by Mary Ellen Lepionka
As a municipality, Gloucester historically was regarded as poor compared to other seaside towns in Massachusetts. I wondered why and found answers in our early history. Massachusetts Bay Colony policies destroyed the productivity of the first comers to Cape Ann, and the newcomers who followed them were farmers who could not turn a profit on Cape Ann’s soils. Gloster Plantation was underfunded from the start. Its harbor never received enough investment to achieve its potential as an international port of trade. Later, the wars of the 18th and 19th centuries benefitted other towns but left Cape Ann depopulated and depressed. Historical circumstances shaped Cape Ann’s prospects, just as early childhood experiences can shape us in ways we may come to understand but find hard to change.
In 1628 the New England Company, which became the Massachusetts Bay Company, sent John Endecott to govern the Old Planters at Salem Village (relocated members of Rev. John White’s failed Dorchester Company plantation on Gloucester Harbor) and to oversee Cape Ann. The next year the Company obtained a royal charter to start a colony and sent a fleet to Salem with 350 settlers, the so-called Higginson Fleet, named for the minister who wrote an account if it. Then in 1630, they sent John Winthrop with a much larger fleet to govern the Massachusetts Bay Colony. Masquenominet (Masconomet, Pawtucket sagamore) and his entourage canoed out to Winthrop’s vessel as it lay at anchor (in Beverly Cove or Mackerel Cove) and went aboard to welcome him. Winthrop gave trinkets to the Indians, relieved Endecott, and moved the capital from Salem to Dorchester. The Massachusetts Bay Colony then established a General Court.
The General Court promptly declared null and void all deeds of land bought directly from the Indians without the Court’s permission! Anyone living on such lands were squatters! They were to be evicted and the land redistributed to newcomers! This ruling (missing from what we are taught about the history of Massachusetts) had a devastating effect on all first comers. William Jeffreys, for example, lost his holdings at Jeffrey’s Creek and Jeffrey’s Neck and his lucrative fishing grounds on Jeffrey’s Ledge at Ipswich.
Independents and ex-Plymouth fisherfolk in Cape Ann’s nooks and crannies—Kettle Cove, Lobster Cove, Pigeon Cove—quickly added themselves to the rolls of the plantation or became part of the new town by gifting their land to it on condition of getting it back through redistribution or being allowed to live and make a living on it! In a long letter called The Planter’s Plea, John White begged the General Court to let the Old Planters in Salem-Beverly keep at least the land on which their houses stood, which was granted. First comers at Jeffrey’s Creek also were permitted some acreage for a town (renamed Manchester-by-the-Sea).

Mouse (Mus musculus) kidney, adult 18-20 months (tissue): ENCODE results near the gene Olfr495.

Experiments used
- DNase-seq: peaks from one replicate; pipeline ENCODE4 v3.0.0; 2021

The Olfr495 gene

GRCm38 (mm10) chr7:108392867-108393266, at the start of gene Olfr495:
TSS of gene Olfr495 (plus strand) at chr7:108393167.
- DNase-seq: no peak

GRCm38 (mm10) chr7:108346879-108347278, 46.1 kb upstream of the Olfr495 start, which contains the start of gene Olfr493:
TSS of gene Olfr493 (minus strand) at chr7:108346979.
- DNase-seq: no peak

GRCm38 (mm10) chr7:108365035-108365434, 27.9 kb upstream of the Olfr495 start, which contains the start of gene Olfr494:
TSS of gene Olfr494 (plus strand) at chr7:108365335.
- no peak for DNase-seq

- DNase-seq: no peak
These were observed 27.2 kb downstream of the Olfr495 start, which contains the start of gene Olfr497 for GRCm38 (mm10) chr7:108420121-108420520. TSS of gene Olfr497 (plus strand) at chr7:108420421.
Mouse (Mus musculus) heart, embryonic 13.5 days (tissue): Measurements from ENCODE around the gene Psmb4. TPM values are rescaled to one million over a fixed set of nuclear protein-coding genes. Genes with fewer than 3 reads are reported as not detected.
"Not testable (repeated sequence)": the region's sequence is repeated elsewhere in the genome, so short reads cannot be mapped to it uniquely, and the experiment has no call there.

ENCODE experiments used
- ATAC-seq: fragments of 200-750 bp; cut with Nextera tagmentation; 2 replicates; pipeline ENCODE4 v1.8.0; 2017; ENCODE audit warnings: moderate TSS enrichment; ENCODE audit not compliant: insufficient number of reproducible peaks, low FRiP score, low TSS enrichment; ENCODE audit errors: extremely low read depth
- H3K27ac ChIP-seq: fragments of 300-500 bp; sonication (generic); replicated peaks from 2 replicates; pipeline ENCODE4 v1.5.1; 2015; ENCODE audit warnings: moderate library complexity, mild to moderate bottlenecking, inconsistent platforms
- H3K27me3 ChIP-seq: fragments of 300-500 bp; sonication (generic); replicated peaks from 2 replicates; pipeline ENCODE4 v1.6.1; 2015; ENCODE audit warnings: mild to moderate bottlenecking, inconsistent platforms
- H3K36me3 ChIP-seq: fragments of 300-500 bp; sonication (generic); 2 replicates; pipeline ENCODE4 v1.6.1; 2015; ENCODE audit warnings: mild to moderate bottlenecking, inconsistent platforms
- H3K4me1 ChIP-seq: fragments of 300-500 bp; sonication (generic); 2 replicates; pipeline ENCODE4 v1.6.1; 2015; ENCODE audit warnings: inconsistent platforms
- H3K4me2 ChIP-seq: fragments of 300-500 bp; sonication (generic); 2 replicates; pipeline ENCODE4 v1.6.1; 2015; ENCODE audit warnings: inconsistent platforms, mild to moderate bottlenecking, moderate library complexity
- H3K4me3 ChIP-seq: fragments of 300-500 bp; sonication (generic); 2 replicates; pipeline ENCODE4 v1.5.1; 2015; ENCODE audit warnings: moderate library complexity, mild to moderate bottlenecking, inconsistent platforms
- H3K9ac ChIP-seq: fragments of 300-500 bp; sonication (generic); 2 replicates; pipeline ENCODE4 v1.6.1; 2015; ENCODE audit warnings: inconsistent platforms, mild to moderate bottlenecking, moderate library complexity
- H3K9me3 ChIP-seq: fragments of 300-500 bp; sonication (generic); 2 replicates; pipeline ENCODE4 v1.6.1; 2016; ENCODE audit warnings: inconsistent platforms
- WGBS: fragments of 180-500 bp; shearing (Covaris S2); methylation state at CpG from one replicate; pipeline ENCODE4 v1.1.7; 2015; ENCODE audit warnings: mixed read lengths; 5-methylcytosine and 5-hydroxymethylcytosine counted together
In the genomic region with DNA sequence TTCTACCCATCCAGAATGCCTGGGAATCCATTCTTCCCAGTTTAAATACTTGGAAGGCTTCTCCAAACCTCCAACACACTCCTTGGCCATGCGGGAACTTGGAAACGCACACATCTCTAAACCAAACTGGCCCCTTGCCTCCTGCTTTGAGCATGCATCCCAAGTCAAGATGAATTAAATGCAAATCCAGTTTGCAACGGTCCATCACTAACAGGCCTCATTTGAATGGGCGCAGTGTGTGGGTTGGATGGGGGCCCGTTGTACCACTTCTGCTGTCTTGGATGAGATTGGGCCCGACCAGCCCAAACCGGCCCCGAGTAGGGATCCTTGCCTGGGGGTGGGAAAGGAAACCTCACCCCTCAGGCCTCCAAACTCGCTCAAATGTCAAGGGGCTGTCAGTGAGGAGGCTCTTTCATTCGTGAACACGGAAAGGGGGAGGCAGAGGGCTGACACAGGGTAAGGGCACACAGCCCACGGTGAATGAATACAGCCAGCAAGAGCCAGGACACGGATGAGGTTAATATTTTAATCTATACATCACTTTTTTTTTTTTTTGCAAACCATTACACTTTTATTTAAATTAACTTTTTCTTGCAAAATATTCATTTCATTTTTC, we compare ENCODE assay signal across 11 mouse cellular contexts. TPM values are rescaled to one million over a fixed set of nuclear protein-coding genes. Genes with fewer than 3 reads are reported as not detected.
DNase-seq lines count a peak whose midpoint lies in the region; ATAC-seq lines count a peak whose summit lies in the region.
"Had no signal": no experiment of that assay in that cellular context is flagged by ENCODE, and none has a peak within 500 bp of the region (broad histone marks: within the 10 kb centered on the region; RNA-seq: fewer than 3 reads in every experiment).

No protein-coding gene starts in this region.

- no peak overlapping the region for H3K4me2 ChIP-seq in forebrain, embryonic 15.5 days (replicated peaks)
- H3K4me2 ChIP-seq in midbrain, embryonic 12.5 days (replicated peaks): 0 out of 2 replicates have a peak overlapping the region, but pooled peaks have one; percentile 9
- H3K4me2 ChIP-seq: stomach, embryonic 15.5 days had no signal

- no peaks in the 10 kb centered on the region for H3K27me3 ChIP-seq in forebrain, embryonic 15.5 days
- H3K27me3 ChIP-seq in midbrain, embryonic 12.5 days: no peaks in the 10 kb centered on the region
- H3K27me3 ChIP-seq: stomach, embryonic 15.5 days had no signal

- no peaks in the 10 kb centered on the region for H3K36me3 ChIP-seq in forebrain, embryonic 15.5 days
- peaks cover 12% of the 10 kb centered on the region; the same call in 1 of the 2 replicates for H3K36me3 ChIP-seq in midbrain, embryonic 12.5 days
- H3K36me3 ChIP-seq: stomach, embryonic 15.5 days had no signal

The scale of this disaster makes one wonder if the plight of first comers—some of whose descendants still live here—is the deep-time source of local distrust of state government, prevalent in Gloucester and other coastal Massachusetts towns down to the present day. The earliest settlers and entrepreneurs had been disenfranchised, displaced, and potentially pauperized overnight. If they lacked ownership of their land, they lacked the chief means of upward mobility—other than participation in the slave trade by supplying corn, barley, and fish to the Bermuda and Caribbean slave plantations.
The fur trade was no longer a source of income. After a hundred years of dealing with Abenaki middlemen in the French fur trade, the Native people of Essex County were no longer interested and in any case, had already hunted beaver to near extinction. And the domestic shipbuilding and maritime industries had barely begun. The sketchy Cape Ann economy, interrupted, was soon thoroughly regulated and taxed, although to encourage maritime industries, the General Court excused fishermen from military training, duties on salt, and tithes on their catches.
The General Court redistributed the land first comers had borrowed, bought, or taken from the Indians to fleets of newcomers during the Great Migration, in which an estimated 15,000 to 20,000 people emigrated to New England between 1630 and 1642.
Newcomers to Newbury, Rowley, and Ipswich included prosperous North Country weavers and woolen manufacturers and gentlemen farmers. They flourished on the rich alluvial soils of their broad floodplains and built country estates. Beverly and Beverly Farms likewise had large expanses of prime agricultural land.
First comers to Cape Ann (Gloucester, Rockport, Essex) had been fishermen from the West Country—Devon, Dorset, Hampshire—but most newcomers were illiterate and even less well-off farmers from Gloucester, Warwick, and Worcester. On Cape Ann, they were homesteading on marginal land unconducive to large-scale agriculture and easily damaged by over-grazing. Over time, first cattle and “rother beasts”, then sheep and pigs, and finally goats were all the land would support. Harvesting pole pines for the Royal Navy and salt marsh hay for animal fodder became the leading export industries.